Julius Whittier, the first African-American letterman football player at the University of Texas died on Tuesday, September 25th.
Julius Whittier, the first black letterman football player at the University of Texas at Austin, died on Tuesday, Sept. 25. Credit: Courtesy / University of Texas Athletics

When Julius Whittier left San Antonio and Highlands High School in his rearview mirror on the way to the University of Texas at Austin in 1969, he wasn’t as interested in making history related to the Civil Rights Movement as he was in making history on the gridiron.

Whittier became the first African-American letter winner in Texas Longhorns’ football history in 1970 at a time when still less than 10 percent of the entire student body was black. His small part in societal steps forward were secondary to the opportunity he had to play the game he loved.

Yet, he used that opportunity to play as a way to gain an education and eventually become a longtime Dallas County criminal prosecutor. He died Sept. 25 at age 68, and though his family did not release a cause of death, he had been battling Alzheimer’s disease.

“I was a jock, plain and simple,” Whittier told The New York Times for a 2005 story. “I didn’t care about civil rights or making a mark. I just wanted to play big-time football.”

In 2014, Whittier’s youngest sister, Mildred, sued the NCAA on behalf of her brother and other players from 1960-2014 who did not go on to NFL careers and who had been diagnosed with brain injuries or diseases. Mildred Whittier wrote a column for the Dallas Morning News explaining her decision.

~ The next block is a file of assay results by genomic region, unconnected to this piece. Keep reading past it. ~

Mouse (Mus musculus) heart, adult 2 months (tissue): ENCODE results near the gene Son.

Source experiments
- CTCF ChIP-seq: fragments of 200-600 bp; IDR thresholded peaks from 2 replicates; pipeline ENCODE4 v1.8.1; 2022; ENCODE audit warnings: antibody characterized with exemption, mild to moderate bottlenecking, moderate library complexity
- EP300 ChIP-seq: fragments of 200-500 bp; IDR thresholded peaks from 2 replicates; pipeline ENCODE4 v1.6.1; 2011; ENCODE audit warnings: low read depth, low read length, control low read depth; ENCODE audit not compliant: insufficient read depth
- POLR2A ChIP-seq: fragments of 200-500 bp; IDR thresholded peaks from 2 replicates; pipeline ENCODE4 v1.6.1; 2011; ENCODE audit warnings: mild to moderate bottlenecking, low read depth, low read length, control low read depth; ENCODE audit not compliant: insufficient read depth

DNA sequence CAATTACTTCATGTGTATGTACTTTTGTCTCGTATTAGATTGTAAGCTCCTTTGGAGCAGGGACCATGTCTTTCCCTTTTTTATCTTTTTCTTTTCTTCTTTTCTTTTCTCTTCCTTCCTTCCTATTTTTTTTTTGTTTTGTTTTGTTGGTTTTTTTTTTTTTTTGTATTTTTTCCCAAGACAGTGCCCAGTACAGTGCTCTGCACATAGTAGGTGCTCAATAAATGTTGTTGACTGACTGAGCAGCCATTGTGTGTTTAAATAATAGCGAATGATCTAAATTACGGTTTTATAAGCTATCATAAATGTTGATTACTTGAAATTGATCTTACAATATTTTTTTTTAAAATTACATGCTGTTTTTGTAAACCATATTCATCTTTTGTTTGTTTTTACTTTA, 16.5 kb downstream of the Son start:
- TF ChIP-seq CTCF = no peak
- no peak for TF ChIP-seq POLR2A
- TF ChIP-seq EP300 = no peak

“There is no doubt that college football is the reason for his suffering,” she wrote. “At UT, Julius and his fellow teammates were taught to use their heads to block. As an offensive lineman and tight end, Julius took hits to the head on a near-daily basis for four years. These concussive and sub-concussive hits have a direct link to diseases such as Alzheimer’s.”

Julius Whittier helped the Longhorns win three consecutive Southwest Conference championships 1970-72 and play in three straight Cotton Bowl games in those years, winning the 1972 game. He was a starting tackle during his junior season and a starting tight end as a senior.

When his college playing career ended, Whittier chose to continue his education at UT in pursuit of a master’s degree even though his time on campus hadn’t been easy, facing racism on a regular basis.

Former Texas football coach Darrell Royal, Whittier’s coach during his time in the program, had introduced Whittier to former president Lyndon Johnson, who was a big Texas football fan. It was Johnson who suggested Whittier remain at UT and pursue a master’s degree. Whittier took that advice a step further and eventually earned his law degree from Texas in 1980.

He spent years working in the Dallas County prosecutor’s office, and later also worked in private practice as a criminal defense attorney.

“As the first African-American to play and letter in football at UT, I must say it was a maturing experience for me,” Whittier said during his 2013 University of Texas Hall of Honor induction speech. “Coach Royal was a disciplinarian and presented a fair deal to most of us that understood his goals. I was not given special treatment but was expected to produce like everyone, more than my fellow players. I never saw myself as a maverick but more as a member of a team that exhibited greatness on the field and off.”

Whittier was inducted into the San Antonio ISD Athletic Hall of Fame last month.

Services will be held in Dallas on Friday at 11 a.m. at the sanctuary of Oak Cliff Bible Fellowship, 1660 Camp Wisdom Rd.

Kyle Ringo is a freelance journalist based in San Antonio. He has covered business, college athletics, the NBA, NFL and Major League Baseball for numerous publications and websites.